Other kinds of play do exist, but they do not offer quite the same experience for a young child. Play that involves structured activities or that is based upon something that is preformed for the child offers more of a consumption experience, rather than a creation one. Computer games, organized sports, certain types of classes, and television all fall into this category. They limit imagination with the constraints of preformed concepts and images, which can hinder abstract thinking. When children are burdened by too many of such experiences, play can get stunted. Some other examples of play from my classes have had different results.


Once there was a group of children playing bunnies and wolves together. They fashioned a bunny and wolf house out of play stands and blankets, and they gathered beanbags and chunks of wood for their food. They went out together and down to the river that they had made from a big blue blanket. There they got made fishing poles and trolled the waters for fish. Some tied sand bags onto their lines and hauled in their catch. Then together the wolves and bunnies made their way back to their house to cook their fish for dinner and go to sleep. All was quite good in the bunny and wolf world until another child who had learned all about animals came and told the group they were wrong. Bunnies and wolves could not live together. It just wouldn’t happen, they wouldn’t have a house together, they wouldn’t play together and they wouldn’t fish together. In fact wolves made meals of bunnies and that is why they could never be friends. The play stopped and the bunny wolf house was taken apart. This child was so full of the facts, that he couldn’t appreciate the imagery that the other children were living in. The game was reaching at something more subtle and perhaps metaphorical, but that was equally real for the children.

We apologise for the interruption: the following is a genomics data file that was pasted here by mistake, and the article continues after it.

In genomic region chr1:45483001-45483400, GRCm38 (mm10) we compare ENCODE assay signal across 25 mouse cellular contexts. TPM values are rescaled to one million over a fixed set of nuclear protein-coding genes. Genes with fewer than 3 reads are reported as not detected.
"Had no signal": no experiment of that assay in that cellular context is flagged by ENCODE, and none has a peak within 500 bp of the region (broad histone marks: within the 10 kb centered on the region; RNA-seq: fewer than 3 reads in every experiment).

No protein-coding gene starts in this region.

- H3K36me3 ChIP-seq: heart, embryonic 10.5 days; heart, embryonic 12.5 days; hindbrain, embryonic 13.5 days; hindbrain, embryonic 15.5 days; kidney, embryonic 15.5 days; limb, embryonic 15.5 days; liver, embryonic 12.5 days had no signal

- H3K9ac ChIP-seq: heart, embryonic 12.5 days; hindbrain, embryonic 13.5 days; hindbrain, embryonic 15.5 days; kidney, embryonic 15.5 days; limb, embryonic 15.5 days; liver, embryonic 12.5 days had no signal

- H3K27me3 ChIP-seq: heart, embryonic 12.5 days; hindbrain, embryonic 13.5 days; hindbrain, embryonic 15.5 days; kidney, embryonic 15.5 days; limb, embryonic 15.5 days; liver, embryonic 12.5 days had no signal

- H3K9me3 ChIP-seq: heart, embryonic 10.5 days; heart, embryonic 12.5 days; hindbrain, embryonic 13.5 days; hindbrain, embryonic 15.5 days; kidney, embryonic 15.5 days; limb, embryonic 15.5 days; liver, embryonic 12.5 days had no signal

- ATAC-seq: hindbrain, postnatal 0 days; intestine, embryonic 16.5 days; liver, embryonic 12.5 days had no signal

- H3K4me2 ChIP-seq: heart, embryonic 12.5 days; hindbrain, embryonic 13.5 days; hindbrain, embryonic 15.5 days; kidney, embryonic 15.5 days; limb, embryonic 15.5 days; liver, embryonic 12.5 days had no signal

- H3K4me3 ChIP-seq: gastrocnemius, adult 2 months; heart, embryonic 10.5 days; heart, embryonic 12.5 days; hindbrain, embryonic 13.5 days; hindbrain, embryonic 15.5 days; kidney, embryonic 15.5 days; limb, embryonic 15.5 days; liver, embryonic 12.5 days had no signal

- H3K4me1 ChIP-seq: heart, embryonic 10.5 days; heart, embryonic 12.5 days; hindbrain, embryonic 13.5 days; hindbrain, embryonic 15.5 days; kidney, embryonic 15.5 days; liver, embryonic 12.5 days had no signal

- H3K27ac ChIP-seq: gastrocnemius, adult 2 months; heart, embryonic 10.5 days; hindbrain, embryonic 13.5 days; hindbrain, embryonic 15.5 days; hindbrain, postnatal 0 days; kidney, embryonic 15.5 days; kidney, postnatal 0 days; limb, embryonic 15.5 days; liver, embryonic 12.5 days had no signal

In another class, there was a child who was playing robot. The robot could do all sorts of interesting things and had many clippers and ropes that worked all the different parts. Many other children were intrigued by the robot and wanted to play robot too. They fashioned themselves with clippers and ropes, and even some other appendages made from silks and bean bags, but the original robot told them they were doing it wrong. The ropes and clippers were to be just so, just like on the movie and just like on the toy. The other children tried again to make themselves into robots and to join in the play, but it wasn’t to be. Pretty soon they all left to play different things and the robot played alone.


Sometimes we think that when a child asks a question he or she wants a factual answer. But if we offer such answers too often, we take our child’s natural sense of wonder and stuff it with finished concepts. This leaves little room for letting wonder lead the way to discovery. The best advice I was ever given was to answer the child’s question of why with, “hmmm…I wonder, what do you think?” With that answer, the child is free to: explore; experiment; investigate; ponder; imagine; create and invent … all through the magical world of play.